The albums were probably by Jackson while working under Ferdinand V. Hayden for the United States Geological Survey of the Territories. The reason for their creation is uncertain, though it may have been a project set up by Hayden or a continuation of William Henry Blackmore's tradition of publishing albums. Some of the albums include captions pasted from Jackson's Descriptive Catalogue of Photographs of North American Indians (1877) while others have handwritten captions.
William Henry Jackson (1843-1942) was an American painter, photographer and explorer. Born in New York, he sold drawings and retouched photographs from an early age. After serving in the Civil War, he opened a photography studio in Omaha, Nebraska, with his brother Edward. As photographer for the US Geological and Geographical Surveys (1870-1878), he documented the American west and published the first photographs of Yellowstone. When the surveys lost funding in 1879, Jackson opened a studio in Denver, Colorado, and also worked for various railroad companies. Many of Jackson's photographs were displayed at the World's Columbian Exhibition in Chicago (1893), for which he was the official photographer.
Local Call Number(s):
NAA Photo Lot 4420
Location of Other Archival Materials:
Original negatives for many of the photographs in this collection can be found in the National Anthropological Archives in the BAE historical negatives.
The National Museum of the American Indian Archives holds William Henry Jackson photographs and negatives.
Additional Jackson photographs held in National Anthropological Archives Photo Lot 4605, MS 4801, Photo Lot 14, Photo Lot 24, Photo Lot 29, Photo Lot 37, Photo Lot 40, Photo Lot 60, Photo Lot 93, Photo lot 143, Photo Lot 87-2P, Photo Lot 87-20, and Photo Lot 90-1.
Correspondence from Jackson held in the National Anthropological Archives in MS 4517, MS 4881, MS 4821, and collections of personal papers.
Photographs of sketches and paintings made by Paul Kane in 1845-1856, including portraits and scenes of camps, dances, and a buffalo hunt, relating to the Ojibwa, Ottawa, Menominee, Potawatomi, Eastern Sioux, Cree, Assiniboine, Chinook, Cowlitz, Clallam, Cowichan and Babine. The sketchbook, of which the microfilm may be incomplete, includes many of the same subjects as the paintings, as well as artifacts, scenic views and scenes from Kane's studies in Europe. The collection also includes a photostat of the catalog published in Kane's "Wanderings of an Artist..." and a typed list of the captions for the sketches.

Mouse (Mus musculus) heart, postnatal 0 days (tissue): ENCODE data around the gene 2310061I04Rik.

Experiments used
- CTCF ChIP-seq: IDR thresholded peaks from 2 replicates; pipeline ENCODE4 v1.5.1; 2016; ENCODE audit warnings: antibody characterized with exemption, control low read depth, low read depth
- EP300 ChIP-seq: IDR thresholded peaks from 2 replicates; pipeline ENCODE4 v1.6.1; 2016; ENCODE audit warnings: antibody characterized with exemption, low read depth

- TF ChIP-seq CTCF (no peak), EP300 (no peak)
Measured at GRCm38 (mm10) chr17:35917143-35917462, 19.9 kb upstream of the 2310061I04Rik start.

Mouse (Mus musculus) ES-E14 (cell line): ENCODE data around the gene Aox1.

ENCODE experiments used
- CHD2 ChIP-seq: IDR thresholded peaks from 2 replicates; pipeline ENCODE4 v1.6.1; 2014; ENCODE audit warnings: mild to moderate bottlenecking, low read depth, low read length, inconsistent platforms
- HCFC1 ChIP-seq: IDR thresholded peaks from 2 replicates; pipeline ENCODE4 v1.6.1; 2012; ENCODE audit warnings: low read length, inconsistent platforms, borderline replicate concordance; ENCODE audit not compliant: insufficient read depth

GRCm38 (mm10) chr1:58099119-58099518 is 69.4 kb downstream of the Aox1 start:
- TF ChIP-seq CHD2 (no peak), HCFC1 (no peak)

Paul Kane (1810-1871) was born in Ireland and emigrated to Toronto (then called York) when he was nine. He worked as a decorative furniture painter before turning to portrait painting and studying art at centers throughout Europe. Inspired by George Catlin's paintings documenting the Plains Indians, Kane set out on an expedition from Fort William (Thunder Bay) to Fort Vancouver to document the peoples of the Northwest. From 1845-1848, Kane traveled amongst tribes of the Great Plains, Pacific Northwest, and elsewhere, sketching and describing his experiences in a journal. When Kane returned to Toronto, he published "Wanderings of an artist among the Indians of North America" (1859) and made over 100 paintings based on his journal sketches, commissioned by George William Allen. The entire Allen collection was later purchased by Sir Edmund Osler and donated to the Royal Ontario Museum in Toronto.
Local Call Number(s):
NAA Photo Lot 4428, NAA Photo Lot 4427
Copy prints and microfilm made by the Royal Ontario Museum of Archaeology.
Location of Other Archival Materials:
Photographs previously filed in Photo Lot 4427, have been relocated and merged with Photo Lot 4428. These are photographs of paintings by Kane in the Royal Ontario Museum and were donated with the photographs of sketches already filed in this collection.
Additional photographs of paintings by Kane held in National Anthropological Archives MS 4642 and the BAE historical negatives.
Numbered manuscripts 1850s-1980s (some earlier)
The collection is open for research.
Access to the collection requires an appointment.
Restrictions: Publication rights granted to Bureau of American Ethnology or Smithsonian Institution staff members for use of small selections of the material; collection not to be published in its entirety. Royal Ontario Museum wishes to be informed when and where illustrations are used. Persons outside the Smithsonian Institution must obtain publication permission as well as photographic prints from the Royal Ontario Museum; the Smithsonian may not make copy negatives for the general distribution of prints.
Contents: Words and lists of days, months and years and other time divisions, approximately 100 pages. (includes Maya, Aztec, etc.) Color adjectives, 8 pages. Totemic clans of all tribes, 37 pages. Personal names (Chiefs, etc.), 25 pages. (Personal names of "Knisteneaux or Crees, Shawnee, Crow, Dakota, Arikaras, Cheyennes, Blackfeet, Piegan, Menomoni, Peoria, Otawa, Sauk").